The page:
Microsoft's Xbox Live Arcade was the groundbreaker when it launched back in 2004. It now offers more than 120 games that can be downloaded straight to the Xbox 360 — old arcade classics like "Joust," casual hits like "Zuma" and quirky original games like "RezHD" and "N+." These kinds of smaller, pick-up-and-play style games can also be downloaded straight to the PS3 through the PlayStation Network, which boasts outstanding indie games such as "Flow" and "Everyday Shooter."
"Theyv'e been a little slower when it comes to dealing with online," Brian Crecente, managing editor of the popular game news site Kotaku.com, says of Nintendo. "One of the key issues is that SatoruIwata, the president of Nintendo, has deep down always felt like online isn't core to gaming."
But "the fact they're coming late to party is not going to be a problem," Crecente says. "They have a fan base that is prepared to play games in a different way. Those games are going to do really well on the Wii."
Meanwhile, talk to many indie developers and they'll tell you that the growing popularity of these download services is an important sign of things to come.
"Part of the reason we're so excited about this game and the ways it's being delivered and launched is that we believe it really is the first step towards the future for us," says Walsh, from Frontier Developments. "If you look at the way music has gone, look at the way movies are going — games are going to go the way of digital downloads."
And one need only look at the growth of Internet-based gaming download services such as Steam and GameTap to see that people are increasingly willing to use digital channels to get their gaming fix.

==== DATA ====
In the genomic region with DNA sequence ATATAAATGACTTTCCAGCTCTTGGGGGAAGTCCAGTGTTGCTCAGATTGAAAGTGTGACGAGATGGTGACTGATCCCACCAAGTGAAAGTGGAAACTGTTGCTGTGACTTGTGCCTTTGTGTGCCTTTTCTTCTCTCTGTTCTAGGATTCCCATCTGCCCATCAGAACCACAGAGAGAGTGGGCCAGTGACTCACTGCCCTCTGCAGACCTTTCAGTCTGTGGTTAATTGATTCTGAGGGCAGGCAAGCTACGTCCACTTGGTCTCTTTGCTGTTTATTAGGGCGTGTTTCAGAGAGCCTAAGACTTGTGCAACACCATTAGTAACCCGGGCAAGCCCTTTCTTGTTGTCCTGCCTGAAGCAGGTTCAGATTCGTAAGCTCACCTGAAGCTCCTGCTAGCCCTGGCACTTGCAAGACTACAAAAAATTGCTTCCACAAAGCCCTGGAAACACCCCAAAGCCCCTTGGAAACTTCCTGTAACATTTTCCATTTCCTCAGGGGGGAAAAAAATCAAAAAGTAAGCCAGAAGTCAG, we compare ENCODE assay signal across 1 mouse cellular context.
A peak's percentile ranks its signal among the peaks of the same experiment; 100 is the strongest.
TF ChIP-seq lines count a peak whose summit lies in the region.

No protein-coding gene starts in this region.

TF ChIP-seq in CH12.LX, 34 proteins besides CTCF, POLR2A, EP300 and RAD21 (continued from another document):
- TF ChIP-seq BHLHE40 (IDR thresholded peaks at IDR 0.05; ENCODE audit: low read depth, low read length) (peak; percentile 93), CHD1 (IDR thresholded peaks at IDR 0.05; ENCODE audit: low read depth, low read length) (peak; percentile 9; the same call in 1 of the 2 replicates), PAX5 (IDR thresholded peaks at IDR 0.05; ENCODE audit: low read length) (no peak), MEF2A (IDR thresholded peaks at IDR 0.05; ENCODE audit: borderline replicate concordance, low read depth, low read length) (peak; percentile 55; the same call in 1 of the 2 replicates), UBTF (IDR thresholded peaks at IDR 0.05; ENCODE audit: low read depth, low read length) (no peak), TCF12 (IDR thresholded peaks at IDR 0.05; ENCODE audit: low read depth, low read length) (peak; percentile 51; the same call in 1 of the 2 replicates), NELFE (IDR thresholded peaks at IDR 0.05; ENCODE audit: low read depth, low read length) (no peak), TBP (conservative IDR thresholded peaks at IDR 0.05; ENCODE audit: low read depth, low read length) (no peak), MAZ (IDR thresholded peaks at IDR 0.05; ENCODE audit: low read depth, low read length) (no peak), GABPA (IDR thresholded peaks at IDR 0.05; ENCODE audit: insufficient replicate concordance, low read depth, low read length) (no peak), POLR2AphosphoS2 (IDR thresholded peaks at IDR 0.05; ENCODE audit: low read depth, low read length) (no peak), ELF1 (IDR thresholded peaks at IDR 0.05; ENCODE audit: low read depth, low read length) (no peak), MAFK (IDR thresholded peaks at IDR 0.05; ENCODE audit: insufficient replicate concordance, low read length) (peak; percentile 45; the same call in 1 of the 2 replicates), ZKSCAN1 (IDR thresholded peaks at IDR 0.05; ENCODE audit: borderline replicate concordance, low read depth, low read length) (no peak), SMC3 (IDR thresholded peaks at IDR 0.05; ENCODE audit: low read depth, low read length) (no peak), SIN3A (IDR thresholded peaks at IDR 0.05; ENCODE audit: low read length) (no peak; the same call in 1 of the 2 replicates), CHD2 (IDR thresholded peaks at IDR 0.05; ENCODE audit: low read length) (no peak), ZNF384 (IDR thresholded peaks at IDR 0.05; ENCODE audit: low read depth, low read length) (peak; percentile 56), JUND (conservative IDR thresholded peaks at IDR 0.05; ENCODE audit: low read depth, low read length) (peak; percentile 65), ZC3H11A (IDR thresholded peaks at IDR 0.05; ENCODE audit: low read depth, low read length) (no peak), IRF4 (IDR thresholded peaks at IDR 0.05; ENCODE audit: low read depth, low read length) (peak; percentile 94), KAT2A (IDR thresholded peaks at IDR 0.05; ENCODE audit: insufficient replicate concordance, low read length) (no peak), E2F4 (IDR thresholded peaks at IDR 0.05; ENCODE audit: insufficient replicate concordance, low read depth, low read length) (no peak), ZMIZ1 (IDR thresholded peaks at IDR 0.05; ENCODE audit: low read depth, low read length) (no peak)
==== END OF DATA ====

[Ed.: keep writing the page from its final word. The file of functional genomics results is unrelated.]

But don't say goodbye to real-world stores yet. Michael Pachter, games analyst for Wedbush Morgan, says piracy and storage issues are part of the reason it'll be some time before gamers stop making trips to their local retail outlets.
"Current consoles have small or no hard drives, and most HD games are nine gigabytes or bigger," he says. "Until we have 1,000 gigabyte hard drives, it will be hard to convince consumers to download."
Prata is quick to point out that Nintendo does not see WiiWare as the death knell for retail. "WiiWare is more of an expansive opportunity. It's trying to expand the games consumers can experience, it's not intended to be a replacement for retail whatsoever."
No matter how the future plays out, game developers say that the growing number of digital distribution services make now a great time to be an independent spirit.
"I think it's breathing a whole new life into games and into games development," Nnooo's Watt says.